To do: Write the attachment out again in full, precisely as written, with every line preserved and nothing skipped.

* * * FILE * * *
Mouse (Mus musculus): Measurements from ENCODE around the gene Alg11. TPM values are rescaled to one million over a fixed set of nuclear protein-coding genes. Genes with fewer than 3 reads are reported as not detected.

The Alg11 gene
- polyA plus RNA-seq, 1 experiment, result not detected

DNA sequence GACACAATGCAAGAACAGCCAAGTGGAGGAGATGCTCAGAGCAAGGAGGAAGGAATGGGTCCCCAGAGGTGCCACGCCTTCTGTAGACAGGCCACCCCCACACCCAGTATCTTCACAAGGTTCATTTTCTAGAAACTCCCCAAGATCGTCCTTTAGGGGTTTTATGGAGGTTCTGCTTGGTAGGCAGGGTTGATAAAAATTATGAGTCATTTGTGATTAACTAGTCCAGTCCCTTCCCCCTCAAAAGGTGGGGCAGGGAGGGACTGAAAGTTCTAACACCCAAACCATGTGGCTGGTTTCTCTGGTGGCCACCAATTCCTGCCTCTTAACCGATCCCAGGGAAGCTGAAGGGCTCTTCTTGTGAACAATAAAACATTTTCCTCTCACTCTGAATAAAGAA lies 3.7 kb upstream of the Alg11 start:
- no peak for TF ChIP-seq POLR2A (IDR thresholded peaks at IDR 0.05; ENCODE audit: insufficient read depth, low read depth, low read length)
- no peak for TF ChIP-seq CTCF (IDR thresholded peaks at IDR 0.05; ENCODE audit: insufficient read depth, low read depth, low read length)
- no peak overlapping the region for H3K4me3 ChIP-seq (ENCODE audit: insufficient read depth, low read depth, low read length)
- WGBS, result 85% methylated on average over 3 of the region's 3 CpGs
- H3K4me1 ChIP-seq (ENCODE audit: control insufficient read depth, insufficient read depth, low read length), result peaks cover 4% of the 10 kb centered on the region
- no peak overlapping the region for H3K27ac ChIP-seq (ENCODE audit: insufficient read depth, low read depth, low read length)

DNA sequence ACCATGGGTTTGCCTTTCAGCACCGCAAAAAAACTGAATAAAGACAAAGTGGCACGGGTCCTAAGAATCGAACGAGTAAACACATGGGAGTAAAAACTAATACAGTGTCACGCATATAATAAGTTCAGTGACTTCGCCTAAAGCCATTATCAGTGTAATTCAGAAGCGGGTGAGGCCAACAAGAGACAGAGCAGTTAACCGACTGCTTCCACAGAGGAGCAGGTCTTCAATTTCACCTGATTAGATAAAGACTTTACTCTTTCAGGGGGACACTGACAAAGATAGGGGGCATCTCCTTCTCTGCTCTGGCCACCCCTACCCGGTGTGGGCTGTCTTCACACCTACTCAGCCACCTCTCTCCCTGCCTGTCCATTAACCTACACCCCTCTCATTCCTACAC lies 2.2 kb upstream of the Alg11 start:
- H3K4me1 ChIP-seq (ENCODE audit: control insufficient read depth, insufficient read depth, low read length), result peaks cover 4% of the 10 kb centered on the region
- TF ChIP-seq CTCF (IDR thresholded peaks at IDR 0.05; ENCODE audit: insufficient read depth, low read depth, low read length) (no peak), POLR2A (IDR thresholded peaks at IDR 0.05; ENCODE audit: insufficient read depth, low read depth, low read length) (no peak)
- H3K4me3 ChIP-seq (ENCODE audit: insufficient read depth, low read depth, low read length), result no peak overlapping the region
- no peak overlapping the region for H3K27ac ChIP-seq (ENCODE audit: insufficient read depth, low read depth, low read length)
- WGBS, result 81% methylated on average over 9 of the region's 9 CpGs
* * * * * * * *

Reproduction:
Mouse (Mus musculus): Measurements from ENCODE around the gene Alg11. TPM values are rescaled to one million over a fixed set of nuclear protein-coding genes. Genes with fewer than 3 reads are reported as not detected.

The Alg11 gene
- polyA plus RNA-seq, 1 experiment, result not detected

DNA sequence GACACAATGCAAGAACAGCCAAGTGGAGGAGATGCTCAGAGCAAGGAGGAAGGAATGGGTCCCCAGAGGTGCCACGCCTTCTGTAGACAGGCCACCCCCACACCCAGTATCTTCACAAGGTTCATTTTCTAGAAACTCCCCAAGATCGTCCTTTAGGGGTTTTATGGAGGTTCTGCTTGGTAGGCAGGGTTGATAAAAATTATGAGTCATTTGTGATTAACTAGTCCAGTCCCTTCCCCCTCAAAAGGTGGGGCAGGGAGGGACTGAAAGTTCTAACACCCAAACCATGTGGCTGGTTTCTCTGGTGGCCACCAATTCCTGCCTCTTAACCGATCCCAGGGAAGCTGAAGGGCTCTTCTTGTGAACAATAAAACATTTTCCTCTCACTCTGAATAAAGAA lies 3.7 kb upstream of the Alg11 start:
- no peak for TF ChIP-seq POLR2A (IDR thresholded peaks at IDR 0.05; ENCODE audit: insufficient read depth, low read depth, low read length)
- no peak for TF ChIP-seq CTCF (IDR thresholded peaks at IDR 0.05; ENCODE audit: insufficient read depth, low read depth, low read length)
- no peak overlapping the region for H3K4me3 ChIP-seq (ENCODE audit: insufficient read depth, low read depth, low read length)
- WGBS, result 85% methylated on average over 3 of the region's 3 CpGs
- H3K4me1 ChIP-seq (ENCODE audit: control insufficient read depth, insufficient read depth, low read length), result peaks cover 4% of the 10 kb centered on the region
- no peak overlapping the region for H3K27ac ChIP-seq (ENCODE audit: insufficient read depth, low read depth, low read length)

DNA sequence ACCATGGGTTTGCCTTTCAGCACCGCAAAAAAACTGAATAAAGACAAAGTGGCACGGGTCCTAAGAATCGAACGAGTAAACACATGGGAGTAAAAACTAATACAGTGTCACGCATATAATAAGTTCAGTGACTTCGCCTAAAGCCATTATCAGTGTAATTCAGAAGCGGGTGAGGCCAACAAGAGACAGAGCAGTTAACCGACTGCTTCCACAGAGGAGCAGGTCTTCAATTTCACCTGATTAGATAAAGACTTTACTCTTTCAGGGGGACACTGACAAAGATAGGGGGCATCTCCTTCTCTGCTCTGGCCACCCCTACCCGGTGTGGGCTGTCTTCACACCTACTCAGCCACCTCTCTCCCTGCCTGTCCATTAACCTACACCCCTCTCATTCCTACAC lies 2.2 kb upstream of the Alg11 start:
- H3K4me1 ChIP-seq (ENCODE audit: control insufficient read depth, insufficient read depth, low read length), result peaks cover 4% of the 10 kb centered on the region
- TF ChIP-seq CTCF (IDR thresholded peaks at IDR 0.05; ENCODE audit: insufficient read depth, low read depth, low read length) (no peak), POLR2A (IDR thresholded peaks at IDR 0.05; ENCODE audit: insufficient read depth, low read depth, low read length) (no peak)
- H3K4me3 ChIP-seq (ENCODE audit: insufficient read depth, low read depth, low read length), result no peak overlapping the region
- no peak overlapping the region for H3K27ac ChIP-seq (ENCODE audit: insufficient read depth, low read depth, low read length)
- WGBS, result 81% methylated on average over 9 of the region's 9 CpGs